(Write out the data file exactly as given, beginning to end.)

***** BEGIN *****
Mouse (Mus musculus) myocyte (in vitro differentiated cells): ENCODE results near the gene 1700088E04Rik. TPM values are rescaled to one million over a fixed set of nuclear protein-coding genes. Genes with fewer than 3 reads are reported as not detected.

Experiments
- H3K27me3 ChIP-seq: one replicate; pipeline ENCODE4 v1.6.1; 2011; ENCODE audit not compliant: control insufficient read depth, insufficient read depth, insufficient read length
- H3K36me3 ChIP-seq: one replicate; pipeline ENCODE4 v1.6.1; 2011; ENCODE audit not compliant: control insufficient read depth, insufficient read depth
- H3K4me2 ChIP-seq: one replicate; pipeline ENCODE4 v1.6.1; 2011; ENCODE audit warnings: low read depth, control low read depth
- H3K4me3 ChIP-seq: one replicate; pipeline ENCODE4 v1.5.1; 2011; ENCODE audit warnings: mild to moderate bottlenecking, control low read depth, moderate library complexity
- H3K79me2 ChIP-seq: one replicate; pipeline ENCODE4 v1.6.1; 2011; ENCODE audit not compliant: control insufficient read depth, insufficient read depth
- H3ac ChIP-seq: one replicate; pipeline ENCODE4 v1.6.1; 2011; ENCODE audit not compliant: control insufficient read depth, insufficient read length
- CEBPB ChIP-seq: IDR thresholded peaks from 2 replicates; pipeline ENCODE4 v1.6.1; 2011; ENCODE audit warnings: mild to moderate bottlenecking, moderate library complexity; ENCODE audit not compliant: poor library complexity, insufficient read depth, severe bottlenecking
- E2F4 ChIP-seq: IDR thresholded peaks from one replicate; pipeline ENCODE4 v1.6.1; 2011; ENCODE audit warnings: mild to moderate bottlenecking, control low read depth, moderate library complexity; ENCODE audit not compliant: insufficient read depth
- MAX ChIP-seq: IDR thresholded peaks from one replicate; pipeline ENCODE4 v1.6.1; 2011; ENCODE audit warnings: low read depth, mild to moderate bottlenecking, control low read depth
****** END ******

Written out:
Mouse (Mus musculus) myocyte (in vitro differentiated cells): ENCODE results near the gene 1700088E04Rik. TPM values are rescaled to one million over a fixed set of nuclear protein-coding genes. Genes with fewer than 3 reads are reported as not detected.

Experiments
- H3K27me3 ChIP-seq: one replicate; pipeline ENCODE4 v1.6.1; 2011; ENCODE audit not compliant: control insufficient read depth, insufficient read depth, insufficient read length
- H3K36me3 ChIP-seq: one replicate; pipeline ENCODE4 v1.6.1; 2011; ENCODE audit not compliant: control insufficient read depth, insufficient read depth
- H3K4me2 ChIP-seq: one replicate; pipeline ENCODE4 v1.6.1; 2011; ENCODE audit warnings: low read depth, control low read depth
- H3K4me3 ChIP-seq: one replicate; pipeline ENCODE4 v1.5.1; 2011; ENCODE audit warnings: mild to moderate bottlenecking, control low read depth, moderate library complexity
- H3K79me2 ChIP-seq: one replicate; pipeline ENCODE4 v1.6.1; 2011; ENCODE audit not compliant: control insufficient read depth, insufficient read depth
- H3ac ChIP-seq: one replicate; pipeline ENCODE4 v1.6.1; 2011; ENCODE audit not compliant: control insufficient read depth, insufficient read length
- CEBPB ChIP-seq: IDR thresholded peaks from 2 replicates; pipeline ENCODE4 v1.6.1; 2011; ENCODE audit warnings: mild to moderate bottlenecking, moderate library complexity; ENCODE audit not compliant: poor library complexity, insufficient read depth, severe bottlenecking
- E2F4 ChIP-seq: IDR thresholded peaks from one replicate; pipeline ENCODE4 v1.6.1; 2011; ENCODE audit warnings: mild to moderate bottlenecking, control low read depth, moderate library complexity; ENCODE audit not compliant: insufficient read depth
- MAX ChIP-seq: IDR thresholded peaks from one replicate; pipeline ENCODE4 v1.6.1; 2011; ENCODE audit warnings: low read depth, mild to moderate bottlenecking, control low read depth